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Plumbing the Australian zeitgeist

Australian audiences' tastes in lifestyle programming seem to change as often as the tide. At least that's what the feedback from AustraliaSCAN, a report that measures cultural shifts and social values in the country, would suggest. David Chalke, AustraliaSCAN director and social analyst, says that four or five years ago, the mood had changed from an external lifestyle focus to a 'home is the center of my universe' mentality. Then came a brief spurt of personal makeover programming, but the trend towards casualization put an early kibosh on that. The declining interest in personal looks and attire led to demonstrating who you are to the world through your home and car, says Chalke. Later came the redemption-type shows, such as The Biggest Loser, which rose in popularity as everyone started talking about the obesity and diabetes epidemics. While a couple of those shows stayed around, for the most part they drifted away, he notes.
January 1, 2008

Australian audiences’ tastes in lifestyle programming seem to change as often as the tide. At least that’s what the feedback from AustraliaSCAN, a report that measures cultural shifts and social values in the country, would suggest. David Chalke, AustraliaSCAN director and social analyst, says that four or five years ago, the mood had changed from an external lifestyle focus to a ‘home is the center of my universe’ mentality. Then came a brief spurt of personal makeover programming, but the trend towards casualization put an early kibosh on that. The declining interest in personal looks and attire led to demonstrating who you are to the world through your home and car, says Chalke. Later came the redemption-type shows, such as The Biggest Loser, which rose in popularity as everyone started talking about the obesity and diabetes epidemics. While a couple of those shows stayed around, for the most part they drifted away, he notes.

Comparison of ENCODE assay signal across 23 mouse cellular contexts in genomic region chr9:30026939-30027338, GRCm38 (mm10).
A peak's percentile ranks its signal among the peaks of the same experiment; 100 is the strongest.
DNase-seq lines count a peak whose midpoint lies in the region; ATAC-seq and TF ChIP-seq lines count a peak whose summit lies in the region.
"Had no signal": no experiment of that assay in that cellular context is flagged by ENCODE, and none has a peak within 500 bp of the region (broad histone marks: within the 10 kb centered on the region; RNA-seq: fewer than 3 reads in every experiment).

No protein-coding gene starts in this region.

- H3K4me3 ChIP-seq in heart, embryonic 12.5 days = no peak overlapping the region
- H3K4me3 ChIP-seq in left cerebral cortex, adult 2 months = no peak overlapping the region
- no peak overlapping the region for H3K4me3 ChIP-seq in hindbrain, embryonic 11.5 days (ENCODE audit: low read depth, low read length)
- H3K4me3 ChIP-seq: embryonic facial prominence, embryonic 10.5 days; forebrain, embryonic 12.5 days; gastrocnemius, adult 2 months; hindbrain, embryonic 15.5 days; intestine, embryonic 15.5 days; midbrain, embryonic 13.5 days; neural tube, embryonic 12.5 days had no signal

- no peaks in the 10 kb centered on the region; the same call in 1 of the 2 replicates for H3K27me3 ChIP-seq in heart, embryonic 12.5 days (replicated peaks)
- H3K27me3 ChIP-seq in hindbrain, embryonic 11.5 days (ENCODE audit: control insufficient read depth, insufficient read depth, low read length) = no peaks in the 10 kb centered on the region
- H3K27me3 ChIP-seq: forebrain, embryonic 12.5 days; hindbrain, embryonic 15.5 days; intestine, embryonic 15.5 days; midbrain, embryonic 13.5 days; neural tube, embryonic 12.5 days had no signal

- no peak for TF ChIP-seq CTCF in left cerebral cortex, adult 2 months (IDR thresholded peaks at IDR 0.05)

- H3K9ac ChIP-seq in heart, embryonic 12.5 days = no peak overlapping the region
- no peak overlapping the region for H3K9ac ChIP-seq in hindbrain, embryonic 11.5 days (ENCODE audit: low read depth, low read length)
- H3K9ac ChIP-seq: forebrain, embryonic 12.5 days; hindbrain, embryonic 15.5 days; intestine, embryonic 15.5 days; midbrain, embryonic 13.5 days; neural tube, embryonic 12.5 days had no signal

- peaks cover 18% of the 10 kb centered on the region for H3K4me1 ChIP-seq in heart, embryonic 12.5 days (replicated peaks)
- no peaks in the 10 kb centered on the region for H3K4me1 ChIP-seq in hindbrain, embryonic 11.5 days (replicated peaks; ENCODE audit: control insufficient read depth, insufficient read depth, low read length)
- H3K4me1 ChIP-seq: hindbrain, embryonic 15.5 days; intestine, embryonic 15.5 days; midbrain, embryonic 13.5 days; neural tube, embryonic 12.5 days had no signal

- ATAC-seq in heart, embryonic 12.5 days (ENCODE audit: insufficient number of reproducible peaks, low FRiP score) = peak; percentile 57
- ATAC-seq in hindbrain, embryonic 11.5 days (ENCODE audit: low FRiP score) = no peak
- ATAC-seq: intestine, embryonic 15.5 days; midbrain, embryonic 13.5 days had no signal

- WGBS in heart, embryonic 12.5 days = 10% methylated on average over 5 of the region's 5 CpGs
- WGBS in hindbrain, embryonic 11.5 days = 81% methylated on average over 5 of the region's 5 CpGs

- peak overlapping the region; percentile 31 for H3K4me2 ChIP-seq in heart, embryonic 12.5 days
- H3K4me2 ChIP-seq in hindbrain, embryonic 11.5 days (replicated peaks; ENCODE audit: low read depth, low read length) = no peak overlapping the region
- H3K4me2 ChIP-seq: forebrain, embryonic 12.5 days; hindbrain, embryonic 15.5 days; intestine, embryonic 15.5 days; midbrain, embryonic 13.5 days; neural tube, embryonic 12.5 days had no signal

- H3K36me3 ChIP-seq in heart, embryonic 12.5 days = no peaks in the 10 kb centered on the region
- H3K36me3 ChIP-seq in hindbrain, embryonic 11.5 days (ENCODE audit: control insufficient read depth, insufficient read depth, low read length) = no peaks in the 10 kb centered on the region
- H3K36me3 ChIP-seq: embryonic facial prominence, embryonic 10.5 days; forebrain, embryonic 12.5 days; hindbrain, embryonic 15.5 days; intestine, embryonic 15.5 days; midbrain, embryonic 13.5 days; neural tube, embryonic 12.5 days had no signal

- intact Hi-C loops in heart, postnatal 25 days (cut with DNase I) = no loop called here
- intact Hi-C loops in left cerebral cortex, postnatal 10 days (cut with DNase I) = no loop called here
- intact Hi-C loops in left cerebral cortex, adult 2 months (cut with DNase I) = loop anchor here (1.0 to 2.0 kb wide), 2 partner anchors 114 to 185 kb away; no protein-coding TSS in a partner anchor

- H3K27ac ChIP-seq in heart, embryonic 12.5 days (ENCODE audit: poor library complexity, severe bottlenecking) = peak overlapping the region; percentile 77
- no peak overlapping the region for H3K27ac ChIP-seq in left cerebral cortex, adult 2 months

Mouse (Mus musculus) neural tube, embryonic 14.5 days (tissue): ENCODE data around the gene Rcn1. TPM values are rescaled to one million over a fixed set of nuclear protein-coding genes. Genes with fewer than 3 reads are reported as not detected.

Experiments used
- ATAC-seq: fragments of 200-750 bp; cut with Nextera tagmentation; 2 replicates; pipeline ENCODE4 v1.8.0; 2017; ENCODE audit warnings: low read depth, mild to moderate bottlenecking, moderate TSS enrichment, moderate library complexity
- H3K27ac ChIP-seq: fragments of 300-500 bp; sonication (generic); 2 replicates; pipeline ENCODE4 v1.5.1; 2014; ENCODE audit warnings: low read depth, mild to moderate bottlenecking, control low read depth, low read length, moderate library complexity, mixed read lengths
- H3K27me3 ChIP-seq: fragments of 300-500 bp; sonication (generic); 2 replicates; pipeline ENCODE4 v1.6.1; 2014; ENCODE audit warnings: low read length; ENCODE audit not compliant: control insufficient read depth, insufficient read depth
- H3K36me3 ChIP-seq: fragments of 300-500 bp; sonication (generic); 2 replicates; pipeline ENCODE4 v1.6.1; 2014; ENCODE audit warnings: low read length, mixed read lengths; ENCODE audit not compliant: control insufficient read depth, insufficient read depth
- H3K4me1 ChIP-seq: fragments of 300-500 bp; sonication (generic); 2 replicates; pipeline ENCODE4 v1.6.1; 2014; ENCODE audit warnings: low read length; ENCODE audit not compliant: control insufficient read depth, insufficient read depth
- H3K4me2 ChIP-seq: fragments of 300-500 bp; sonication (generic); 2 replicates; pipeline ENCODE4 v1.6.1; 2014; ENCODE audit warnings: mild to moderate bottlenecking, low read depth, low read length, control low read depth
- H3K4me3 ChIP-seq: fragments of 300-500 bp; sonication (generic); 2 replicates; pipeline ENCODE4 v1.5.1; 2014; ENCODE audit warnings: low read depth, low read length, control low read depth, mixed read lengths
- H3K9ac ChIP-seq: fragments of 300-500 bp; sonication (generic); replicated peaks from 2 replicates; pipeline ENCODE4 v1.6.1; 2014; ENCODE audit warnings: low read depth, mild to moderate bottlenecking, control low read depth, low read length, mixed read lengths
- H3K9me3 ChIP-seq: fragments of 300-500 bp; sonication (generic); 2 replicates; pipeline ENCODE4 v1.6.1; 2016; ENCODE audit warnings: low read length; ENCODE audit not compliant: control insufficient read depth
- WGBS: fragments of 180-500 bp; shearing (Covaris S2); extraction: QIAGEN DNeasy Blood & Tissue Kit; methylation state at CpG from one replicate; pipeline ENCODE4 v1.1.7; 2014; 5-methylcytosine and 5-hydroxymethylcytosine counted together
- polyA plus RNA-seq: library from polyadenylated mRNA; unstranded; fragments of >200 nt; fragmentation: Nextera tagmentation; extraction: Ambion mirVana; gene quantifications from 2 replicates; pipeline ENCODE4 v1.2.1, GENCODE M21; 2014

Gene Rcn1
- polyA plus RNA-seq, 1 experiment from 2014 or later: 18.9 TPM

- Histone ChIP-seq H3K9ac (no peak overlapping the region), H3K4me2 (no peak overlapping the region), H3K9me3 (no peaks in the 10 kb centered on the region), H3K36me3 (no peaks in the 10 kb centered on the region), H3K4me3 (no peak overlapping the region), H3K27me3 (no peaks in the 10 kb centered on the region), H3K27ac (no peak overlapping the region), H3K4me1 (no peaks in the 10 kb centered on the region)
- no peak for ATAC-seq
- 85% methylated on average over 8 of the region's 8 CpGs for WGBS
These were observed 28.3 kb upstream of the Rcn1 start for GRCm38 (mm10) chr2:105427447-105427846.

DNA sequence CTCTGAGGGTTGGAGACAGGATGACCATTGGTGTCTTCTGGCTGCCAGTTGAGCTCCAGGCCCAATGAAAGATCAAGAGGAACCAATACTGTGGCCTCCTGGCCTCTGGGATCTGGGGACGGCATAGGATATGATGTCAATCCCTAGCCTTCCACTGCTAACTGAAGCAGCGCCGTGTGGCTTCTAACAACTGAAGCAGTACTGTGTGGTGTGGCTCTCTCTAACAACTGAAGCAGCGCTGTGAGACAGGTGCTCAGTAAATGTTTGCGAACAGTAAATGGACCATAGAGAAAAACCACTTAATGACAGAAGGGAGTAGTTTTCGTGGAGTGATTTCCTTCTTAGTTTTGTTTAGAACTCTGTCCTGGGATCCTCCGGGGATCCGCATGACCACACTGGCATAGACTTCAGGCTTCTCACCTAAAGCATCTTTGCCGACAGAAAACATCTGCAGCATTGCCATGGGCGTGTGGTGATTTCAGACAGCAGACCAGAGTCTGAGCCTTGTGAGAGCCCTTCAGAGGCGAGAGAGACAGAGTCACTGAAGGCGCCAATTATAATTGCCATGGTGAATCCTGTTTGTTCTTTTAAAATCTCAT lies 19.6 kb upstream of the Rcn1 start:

Today, despite Australia’s successful economy, the population is in an emotional downtime where it’s been bombarded with change on an industrial level, he furthers. ‘With the privatization of a whole series of things that used to be government monopolies – phone, gas – Australians have now got absolute reform fatigue. We’re just fed up with changes, and having to make unnecessary choices. And underpinning that is a sense that we’re absolutely overwhelmed with instructions and exhortations to be better people.’ Health tips that used to be mildly entertaining ‘have now become didactic and a threat to us,’ says Chalke. ‘So what we’re looking for in television programming at the moment is stuff that is humorous rather than serious. Stuff that is optimistic rather than apocalyptic or ‘If you don’t do this, your kids will die fat.’ We’re looking for a sense of reassurance, of comfort. But it may be an Australian phenomenon.’ Based on the input from the other lifestyle broadcasters interviewed, it doesn’t seem so.

About The Author
Daniele Alcinii is a news reporter at realscreen, the leading international publisher of non-fiction film and television industry news and content. He joins the rs team with journalism experience following a stint out west with Sun Media in Edmonton's Capital Region, and communications work in Melbourne, Australia and Toronto. You can follow him on Twitter at @danielealcinii.

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